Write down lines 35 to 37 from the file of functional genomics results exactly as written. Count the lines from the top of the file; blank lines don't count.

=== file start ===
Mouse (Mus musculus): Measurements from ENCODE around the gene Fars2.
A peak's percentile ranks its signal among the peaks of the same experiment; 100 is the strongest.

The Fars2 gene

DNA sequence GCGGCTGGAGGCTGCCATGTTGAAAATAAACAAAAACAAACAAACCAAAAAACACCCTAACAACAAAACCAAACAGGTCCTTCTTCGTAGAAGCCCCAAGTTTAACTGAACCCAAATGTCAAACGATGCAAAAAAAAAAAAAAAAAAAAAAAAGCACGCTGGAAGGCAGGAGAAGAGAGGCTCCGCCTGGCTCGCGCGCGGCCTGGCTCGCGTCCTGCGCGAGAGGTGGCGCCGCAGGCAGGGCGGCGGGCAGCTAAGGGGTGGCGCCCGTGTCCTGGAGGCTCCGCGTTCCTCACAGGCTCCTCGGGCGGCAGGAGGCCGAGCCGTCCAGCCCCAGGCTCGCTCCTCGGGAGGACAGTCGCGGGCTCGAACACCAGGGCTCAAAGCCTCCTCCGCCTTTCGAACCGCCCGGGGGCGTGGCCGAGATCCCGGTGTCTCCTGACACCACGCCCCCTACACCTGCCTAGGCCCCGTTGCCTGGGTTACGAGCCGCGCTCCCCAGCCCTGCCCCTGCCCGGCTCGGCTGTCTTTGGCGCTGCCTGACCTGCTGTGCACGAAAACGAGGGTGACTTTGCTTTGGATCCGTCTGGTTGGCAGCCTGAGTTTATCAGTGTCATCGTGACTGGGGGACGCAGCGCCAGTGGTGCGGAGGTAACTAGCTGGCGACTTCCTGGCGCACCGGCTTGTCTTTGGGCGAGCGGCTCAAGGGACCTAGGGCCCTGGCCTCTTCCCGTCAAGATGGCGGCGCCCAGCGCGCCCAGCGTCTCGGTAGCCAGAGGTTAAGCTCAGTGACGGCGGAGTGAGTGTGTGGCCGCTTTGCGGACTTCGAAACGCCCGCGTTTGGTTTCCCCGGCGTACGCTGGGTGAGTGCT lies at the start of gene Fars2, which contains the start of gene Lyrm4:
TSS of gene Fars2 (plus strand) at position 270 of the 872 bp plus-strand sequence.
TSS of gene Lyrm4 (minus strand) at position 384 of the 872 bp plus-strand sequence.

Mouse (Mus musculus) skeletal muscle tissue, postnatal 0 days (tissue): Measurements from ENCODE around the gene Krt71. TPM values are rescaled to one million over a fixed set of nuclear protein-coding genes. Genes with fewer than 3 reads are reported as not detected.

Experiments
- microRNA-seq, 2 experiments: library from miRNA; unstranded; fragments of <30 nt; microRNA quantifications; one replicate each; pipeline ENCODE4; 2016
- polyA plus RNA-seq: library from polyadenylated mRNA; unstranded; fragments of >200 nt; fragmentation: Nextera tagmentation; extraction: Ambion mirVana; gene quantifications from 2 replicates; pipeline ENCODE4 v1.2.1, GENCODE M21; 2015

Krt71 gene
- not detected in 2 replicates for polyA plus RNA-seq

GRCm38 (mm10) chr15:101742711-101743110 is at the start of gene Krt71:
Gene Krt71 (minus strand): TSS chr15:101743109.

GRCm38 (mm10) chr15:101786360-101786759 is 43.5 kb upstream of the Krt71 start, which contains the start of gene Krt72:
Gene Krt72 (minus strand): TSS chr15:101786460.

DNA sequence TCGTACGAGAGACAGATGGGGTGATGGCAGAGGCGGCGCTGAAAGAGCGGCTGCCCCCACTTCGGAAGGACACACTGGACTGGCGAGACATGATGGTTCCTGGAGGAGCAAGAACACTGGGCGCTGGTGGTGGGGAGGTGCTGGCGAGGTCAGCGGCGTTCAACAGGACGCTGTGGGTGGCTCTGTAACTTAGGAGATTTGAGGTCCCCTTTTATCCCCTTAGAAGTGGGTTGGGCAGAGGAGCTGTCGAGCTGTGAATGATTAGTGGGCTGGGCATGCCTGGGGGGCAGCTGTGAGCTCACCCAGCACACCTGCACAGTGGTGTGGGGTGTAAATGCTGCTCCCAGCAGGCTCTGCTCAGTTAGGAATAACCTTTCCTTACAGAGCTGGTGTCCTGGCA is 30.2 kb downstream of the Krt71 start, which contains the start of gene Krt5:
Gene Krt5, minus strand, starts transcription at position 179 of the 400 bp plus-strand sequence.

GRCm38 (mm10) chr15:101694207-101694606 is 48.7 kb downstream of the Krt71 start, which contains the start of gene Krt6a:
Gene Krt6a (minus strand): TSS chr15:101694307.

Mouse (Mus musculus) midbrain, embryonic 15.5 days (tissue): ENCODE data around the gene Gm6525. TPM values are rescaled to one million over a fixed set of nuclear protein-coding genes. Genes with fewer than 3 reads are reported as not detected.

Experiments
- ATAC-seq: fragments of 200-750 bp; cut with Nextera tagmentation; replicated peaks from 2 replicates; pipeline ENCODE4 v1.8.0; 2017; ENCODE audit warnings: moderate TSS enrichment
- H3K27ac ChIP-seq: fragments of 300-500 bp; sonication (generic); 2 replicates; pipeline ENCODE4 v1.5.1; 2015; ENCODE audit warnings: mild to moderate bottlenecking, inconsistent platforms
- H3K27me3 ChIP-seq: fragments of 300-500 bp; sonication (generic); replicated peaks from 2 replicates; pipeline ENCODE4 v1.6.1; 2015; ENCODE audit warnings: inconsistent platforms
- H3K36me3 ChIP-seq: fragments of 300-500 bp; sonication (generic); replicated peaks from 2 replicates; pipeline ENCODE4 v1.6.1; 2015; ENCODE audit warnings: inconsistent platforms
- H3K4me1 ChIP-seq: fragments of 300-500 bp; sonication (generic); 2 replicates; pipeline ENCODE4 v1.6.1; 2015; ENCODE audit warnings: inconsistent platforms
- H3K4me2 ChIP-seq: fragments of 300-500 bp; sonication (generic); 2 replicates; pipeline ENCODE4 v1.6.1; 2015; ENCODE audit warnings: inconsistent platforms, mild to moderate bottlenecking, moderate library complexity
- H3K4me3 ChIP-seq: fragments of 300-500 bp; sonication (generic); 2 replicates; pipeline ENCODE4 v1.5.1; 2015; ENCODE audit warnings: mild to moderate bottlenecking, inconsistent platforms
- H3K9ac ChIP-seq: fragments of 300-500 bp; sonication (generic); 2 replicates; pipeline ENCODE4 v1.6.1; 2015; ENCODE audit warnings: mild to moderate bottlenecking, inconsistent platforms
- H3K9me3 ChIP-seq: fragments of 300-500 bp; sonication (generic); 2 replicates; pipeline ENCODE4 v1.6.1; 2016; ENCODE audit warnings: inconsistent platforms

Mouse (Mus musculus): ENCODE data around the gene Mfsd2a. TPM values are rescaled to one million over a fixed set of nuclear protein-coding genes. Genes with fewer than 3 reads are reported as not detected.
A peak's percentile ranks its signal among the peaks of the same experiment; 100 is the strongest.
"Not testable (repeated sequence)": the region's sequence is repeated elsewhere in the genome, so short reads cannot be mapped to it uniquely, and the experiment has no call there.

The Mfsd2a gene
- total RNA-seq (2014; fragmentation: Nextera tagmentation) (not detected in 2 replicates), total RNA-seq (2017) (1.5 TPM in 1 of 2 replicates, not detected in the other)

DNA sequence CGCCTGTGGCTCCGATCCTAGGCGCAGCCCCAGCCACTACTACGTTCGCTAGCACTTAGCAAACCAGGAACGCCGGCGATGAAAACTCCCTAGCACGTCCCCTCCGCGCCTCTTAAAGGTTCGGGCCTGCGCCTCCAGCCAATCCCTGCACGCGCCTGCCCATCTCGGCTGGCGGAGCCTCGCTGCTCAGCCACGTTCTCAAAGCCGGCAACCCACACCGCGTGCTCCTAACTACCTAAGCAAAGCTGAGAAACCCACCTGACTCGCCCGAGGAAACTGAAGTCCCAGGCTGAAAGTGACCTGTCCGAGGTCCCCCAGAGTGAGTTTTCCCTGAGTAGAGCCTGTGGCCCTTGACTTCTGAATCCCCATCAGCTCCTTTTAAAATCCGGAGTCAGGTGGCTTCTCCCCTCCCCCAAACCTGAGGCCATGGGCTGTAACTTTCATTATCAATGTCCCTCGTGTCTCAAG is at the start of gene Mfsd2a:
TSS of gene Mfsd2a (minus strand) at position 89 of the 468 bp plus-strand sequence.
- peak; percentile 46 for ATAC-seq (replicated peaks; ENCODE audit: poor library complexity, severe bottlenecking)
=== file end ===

The Mfsd2a gene
- total RNA-seq (2014; fragmentation: Nextera tagmentation) (not detected in 2 replicates), total RNA-seq (2017) (1.5 TPM in 1 of 2 replicates, not detected in the other)

DNA sequence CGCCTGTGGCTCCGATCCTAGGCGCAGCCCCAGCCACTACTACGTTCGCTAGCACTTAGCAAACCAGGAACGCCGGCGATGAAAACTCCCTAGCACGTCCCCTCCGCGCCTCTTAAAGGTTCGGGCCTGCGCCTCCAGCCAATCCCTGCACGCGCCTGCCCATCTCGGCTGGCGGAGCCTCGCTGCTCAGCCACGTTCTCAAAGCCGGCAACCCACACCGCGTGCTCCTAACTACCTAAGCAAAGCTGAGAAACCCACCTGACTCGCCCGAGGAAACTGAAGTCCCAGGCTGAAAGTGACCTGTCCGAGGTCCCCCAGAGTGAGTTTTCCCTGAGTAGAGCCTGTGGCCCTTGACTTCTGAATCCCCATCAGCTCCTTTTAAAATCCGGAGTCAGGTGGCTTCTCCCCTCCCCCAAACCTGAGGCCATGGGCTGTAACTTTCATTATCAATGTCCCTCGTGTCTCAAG is at the start of gene Mfsd2a: